New President Promises Change
On November 16, the New School Free Press had the opportunity to speak with incoming president David Van Zandt about what he has been doing during his transition between universities.
Since his appointment to the presidency of The New School, Van Zandt, the current dean of Northwestern University’s Law School, has flown back and forth between Chicago and New York City for about two days every other week, all in preparation for his new job.
He has met with trustees, deans, vice presidents and faculty. He hopes to work with what the university already has and build something better. With what has become his go-to talking point, he said his assignment is to pull everything together academically “so that we make a university that’s more valuable than the sum of its parts.”
Although Van Zandt said he has yet to meet enough people and see enough of The New School to have a precise plan of action, he does have a general idea of what he wants to do. “My big focus on coming in is on two things,” he said. “One’s quality. And that can mean quality of the students, quality of the faculty, quality of the services that we give to everyone here.”“The other,” he added, “is understanding where our students go, what their career paths look like and figure our how we can best design the programs and support them going forward.”
Van Zandt said that he wants to officially meet with student groups, but he has yet to do so. He wants to create more dialogue and level ground between students and staff. “My view is that we’re all adults, we’re all engaged in the same enterprise,” he said. “We each do something slightly different in the enterprise. We’re all working together in the same educational community.”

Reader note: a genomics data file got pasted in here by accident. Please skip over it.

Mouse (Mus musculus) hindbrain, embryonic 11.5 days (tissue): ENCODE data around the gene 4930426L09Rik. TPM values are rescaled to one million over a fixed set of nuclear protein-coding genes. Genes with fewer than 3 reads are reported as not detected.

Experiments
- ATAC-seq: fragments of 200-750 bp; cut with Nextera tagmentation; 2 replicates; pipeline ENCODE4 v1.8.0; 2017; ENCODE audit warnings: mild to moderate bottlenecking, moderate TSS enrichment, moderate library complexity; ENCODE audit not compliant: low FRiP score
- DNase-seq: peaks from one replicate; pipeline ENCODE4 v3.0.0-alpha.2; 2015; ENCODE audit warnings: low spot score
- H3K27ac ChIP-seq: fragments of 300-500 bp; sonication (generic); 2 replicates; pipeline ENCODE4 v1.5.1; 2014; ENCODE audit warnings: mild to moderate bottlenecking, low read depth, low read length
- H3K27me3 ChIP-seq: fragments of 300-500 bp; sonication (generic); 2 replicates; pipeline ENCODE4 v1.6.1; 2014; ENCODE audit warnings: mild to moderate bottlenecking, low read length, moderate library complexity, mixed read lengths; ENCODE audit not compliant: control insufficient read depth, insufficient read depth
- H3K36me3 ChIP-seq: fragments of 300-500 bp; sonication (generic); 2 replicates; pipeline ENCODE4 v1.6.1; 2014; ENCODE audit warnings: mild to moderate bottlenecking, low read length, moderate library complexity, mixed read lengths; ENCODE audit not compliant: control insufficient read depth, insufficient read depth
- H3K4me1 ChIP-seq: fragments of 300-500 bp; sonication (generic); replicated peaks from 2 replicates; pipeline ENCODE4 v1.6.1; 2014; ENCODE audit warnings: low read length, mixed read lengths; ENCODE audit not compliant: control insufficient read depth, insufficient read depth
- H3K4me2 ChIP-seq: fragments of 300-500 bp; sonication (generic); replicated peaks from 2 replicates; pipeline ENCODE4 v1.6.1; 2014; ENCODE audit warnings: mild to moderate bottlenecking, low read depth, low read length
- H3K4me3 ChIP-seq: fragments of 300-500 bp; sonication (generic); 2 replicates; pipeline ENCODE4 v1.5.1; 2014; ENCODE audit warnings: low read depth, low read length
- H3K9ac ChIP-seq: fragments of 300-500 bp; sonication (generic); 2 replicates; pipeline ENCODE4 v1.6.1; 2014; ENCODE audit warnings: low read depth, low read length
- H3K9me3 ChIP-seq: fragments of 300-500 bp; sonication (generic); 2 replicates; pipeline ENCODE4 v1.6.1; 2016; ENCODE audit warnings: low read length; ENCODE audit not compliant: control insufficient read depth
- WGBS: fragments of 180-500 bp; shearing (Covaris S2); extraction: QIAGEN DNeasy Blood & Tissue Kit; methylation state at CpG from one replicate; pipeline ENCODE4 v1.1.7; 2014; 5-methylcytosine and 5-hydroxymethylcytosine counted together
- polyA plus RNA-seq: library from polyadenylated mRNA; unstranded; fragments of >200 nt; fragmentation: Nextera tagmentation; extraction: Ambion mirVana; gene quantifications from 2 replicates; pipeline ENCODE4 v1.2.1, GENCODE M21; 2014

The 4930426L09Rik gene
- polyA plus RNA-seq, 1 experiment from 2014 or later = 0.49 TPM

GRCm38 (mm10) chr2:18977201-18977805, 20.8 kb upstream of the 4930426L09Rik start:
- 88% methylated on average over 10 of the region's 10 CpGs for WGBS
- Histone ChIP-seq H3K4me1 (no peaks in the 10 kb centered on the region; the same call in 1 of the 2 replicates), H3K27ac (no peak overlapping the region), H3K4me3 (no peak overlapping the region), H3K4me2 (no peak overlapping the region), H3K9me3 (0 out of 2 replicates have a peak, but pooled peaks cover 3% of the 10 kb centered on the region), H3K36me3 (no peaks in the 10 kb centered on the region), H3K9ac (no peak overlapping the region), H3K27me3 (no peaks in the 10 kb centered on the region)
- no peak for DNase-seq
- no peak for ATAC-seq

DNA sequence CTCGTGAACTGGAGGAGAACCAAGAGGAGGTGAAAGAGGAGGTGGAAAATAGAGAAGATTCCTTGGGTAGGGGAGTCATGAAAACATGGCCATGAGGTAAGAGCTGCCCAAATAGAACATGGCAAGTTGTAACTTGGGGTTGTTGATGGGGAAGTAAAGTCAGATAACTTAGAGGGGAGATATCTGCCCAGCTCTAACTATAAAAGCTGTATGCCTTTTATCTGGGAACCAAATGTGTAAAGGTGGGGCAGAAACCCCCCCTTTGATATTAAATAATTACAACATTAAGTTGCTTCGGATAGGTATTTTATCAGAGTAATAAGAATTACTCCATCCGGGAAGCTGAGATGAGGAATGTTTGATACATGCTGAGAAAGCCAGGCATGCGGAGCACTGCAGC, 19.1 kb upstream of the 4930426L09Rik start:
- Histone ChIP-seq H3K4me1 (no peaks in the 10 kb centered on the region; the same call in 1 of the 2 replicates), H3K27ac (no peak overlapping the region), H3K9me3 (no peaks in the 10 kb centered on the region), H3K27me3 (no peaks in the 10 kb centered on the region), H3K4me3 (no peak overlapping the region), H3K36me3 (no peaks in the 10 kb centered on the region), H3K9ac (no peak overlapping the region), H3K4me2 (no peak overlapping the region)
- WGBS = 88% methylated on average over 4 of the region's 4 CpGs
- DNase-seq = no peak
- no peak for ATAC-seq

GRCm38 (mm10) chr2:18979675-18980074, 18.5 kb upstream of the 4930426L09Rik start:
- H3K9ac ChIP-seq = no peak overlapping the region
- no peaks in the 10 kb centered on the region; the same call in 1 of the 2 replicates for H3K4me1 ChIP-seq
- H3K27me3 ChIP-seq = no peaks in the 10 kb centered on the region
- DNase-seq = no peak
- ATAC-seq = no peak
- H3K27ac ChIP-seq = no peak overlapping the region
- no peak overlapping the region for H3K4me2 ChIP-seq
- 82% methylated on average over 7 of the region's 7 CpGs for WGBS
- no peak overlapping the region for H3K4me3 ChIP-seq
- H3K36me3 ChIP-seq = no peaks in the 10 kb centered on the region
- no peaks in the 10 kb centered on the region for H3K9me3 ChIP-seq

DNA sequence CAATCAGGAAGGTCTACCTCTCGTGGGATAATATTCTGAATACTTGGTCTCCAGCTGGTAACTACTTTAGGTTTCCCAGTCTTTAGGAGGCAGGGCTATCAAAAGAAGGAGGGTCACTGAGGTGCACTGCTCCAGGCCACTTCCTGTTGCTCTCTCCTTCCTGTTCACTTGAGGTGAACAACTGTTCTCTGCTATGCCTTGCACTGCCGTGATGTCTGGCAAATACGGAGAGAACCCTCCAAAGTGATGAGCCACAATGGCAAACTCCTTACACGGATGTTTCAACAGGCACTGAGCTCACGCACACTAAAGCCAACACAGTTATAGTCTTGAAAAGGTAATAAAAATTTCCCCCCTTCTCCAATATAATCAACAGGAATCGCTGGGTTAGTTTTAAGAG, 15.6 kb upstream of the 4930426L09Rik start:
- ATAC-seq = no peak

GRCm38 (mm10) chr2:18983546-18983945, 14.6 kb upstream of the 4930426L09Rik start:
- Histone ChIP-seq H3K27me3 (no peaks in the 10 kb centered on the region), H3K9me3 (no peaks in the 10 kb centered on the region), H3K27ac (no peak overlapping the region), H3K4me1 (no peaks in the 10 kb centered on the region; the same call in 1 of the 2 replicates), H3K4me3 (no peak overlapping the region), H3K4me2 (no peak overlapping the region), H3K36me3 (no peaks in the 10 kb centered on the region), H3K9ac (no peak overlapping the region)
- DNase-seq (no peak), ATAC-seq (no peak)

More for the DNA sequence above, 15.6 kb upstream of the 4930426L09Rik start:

At Northwestern University, Van Zandt has weekly meetings with student leaders, and encourages this kind of communication. He hopes to regularly have students over to his university provided housing at 21 W. 11 St., just down the block from 65 W. 11 St. Back in Illinois, he and his wife are in the process of packing up their home of 25 years.
Usually people accept such a position based on an increase in salary, on which Van Zandt declined to comment. But he did say that his salary is competitive in the field, and he isn’t looking forward to his position because of financial incentives. “You don’t do this for the money,” he said. “If I wanted money I’d do something completely different.”
Van Zandt said that he is keen to work in a place that promotes the growth of ideas. “The New School is progressive. Part of what progressive means is change, embracing change in education and otherwise,” he said. “I think that people seem quite ready for that.”